Finding a Vacuum

(Note: I’m not used to slapping stories down like pancakes, still bubbling, from griddle to plate.  I’m more of a crock-pot writing kind of gal.  Throw everything in, let it simmer for as long as it needs and then pick out the good stuff.  But, what the heck, I’m willing to work the grill.  So, feel free to dig in.  I’ll try not to pour on too much syrup, oh, and watch out for dough in the middle!)



520 South – Chapter Two

Finding a Vacuum

Helen flung her apartment door open to the unknown knocker.  An act that, at three o’clock in the morning, was either necessary or dangerous.  The whoosh of the door’s backdraft was felt in the hollow of her chest.  What if some nut was standing there?

The pock-faced older man leaned into the doorway.   “…it running?”  he said.

Helen blinked hard.  “What?”

“…wa’ it running?” 

 “um, what?”  She struggled to understand the thick accented words.  It was difficult to focus, her body was still collapsing in relief to see the familiar face of her apartment manager.  Only then did her knees begin to shake.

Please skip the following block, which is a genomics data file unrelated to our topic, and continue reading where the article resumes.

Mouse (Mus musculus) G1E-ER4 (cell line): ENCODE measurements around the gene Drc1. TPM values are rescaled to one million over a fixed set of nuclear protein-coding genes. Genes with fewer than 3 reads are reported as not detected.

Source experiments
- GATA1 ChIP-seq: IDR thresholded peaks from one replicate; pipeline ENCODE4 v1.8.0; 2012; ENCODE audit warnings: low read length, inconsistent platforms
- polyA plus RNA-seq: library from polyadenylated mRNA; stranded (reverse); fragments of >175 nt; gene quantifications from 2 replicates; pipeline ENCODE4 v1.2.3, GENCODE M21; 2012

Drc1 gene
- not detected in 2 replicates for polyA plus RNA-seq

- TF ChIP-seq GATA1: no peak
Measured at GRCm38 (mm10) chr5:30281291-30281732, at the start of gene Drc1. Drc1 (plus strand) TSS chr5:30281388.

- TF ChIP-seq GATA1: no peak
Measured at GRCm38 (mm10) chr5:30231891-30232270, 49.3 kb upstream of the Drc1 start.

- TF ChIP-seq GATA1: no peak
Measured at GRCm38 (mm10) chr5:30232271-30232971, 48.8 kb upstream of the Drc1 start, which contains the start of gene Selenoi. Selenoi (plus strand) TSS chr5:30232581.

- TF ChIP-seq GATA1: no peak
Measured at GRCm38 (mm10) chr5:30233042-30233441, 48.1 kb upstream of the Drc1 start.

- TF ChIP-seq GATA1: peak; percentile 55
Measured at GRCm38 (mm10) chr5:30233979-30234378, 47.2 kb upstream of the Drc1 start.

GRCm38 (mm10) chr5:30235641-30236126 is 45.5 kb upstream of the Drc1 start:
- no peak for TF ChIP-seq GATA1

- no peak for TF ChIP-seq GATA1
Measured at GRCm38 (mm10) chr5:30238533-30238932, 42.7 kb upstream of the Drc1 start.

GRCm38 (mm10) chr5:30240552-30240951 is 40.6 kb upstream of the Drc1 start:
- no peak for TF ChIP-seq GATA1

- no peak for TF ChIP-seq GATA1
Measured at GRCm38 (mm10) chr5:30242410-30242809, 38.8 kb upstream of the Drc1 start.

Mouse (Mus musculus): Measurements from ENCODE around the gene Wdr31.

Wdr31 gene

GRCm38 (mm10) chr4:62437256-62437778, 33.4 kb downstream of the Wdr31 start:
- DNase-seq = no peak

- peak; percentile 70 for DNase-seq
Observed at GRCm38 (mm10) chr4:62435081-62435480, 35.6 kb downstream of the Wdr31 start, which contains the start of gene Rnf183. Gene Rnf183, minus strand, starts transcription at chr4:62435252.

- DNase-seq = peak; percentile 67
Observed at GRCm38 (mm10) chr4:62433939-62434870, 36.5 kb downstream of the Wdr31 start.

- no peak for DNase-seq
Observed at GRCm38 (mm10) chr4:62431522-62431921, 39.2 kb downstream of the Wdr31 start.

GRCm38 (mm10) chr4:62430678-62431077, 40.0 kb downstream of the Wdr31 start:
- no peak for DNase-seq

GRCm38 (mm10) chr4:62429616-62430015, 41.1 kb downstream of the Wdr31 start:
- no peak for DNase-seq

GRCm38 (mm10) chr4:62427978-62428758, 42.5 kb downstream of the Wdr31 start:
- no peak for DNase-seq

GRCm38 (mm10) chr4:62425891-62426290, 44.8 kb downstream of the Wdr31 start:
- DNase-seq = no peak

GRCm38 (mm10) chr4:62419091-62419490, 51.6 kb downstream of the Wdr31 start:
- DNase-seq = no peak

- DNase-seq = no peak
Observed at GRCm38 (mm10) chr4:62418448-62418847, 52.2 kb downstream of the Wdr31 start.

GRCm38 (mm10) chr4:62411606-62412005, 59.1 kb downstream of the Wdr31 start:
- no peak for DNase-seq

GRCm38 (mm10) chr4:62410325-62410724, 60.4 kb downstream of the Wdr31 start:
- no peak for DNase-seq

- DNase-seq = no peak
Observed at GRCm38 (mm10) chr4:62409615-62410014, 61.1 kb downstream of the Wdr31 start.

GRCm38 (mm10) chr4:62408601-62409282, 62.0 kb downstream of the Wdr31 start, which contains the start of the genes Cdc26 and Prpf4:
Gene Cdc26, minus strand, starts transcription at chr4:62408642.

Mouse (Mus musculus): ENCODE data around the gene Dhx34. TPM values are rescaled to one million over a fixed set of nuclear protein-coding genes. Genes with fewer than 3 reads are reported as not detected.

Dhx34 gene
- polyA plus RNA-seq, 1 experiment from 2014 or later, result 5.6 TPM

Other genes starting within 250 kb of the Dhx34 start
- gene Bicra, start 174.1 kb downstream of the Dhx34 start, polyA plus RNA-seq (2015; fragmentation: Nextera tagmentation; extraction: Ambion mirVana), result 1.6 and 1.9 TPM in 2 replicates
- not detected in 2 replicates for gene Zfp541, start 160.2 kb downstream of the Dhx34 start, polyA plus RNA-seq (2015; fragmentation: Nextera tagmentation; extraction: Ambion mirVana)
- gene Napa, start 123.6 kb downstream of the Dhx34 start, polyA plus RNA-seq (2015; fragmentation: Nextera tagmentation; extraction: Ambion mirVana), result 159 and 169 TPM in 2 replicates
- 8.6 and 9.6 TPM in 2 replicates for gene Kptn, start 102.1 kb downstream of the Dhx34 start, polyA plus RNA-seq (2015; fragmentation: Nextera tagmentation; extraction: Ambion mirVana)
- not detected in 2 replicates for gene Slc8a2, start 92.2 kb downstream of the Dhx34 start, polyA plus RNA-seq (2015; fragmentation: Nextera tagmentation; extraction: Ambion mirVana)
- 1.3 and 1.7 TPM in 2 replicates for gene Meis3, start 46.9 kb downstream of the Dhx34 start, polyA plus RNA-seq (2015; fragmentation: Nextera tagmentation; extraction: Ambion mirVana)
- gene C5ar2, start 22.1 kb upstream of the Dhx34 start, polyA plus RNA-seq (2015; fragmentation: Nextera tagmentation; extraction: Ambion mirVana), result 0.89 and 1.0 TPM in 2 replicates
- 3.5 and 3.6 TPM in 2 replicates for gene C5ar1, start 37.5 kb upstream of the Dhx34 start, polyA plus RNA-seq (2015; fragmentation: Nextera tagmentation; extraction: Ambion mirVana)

“He wants to know if the burning smell is coming from your apartment.”

Helen glances over the manager’s head surprised to hear another voice.  Two young men are standing on the hallway’s center stairway.   One has a tight grip on the railing, Helen sees bare chest, arms and legs through the railing, his pale, thin body is pulled close to the railing.  One leg rests on the step below and the other two steps above.  To Helen he looks like one of the spider monkeys at the zoo, clinging onto its cage.  Above him, on the landing, the other guy is wearing plaid boxer shorts and a black sleeveless t-shirt.  She doesn’t know his name but they’ve spoken on occasion when passing through the building’s lobby.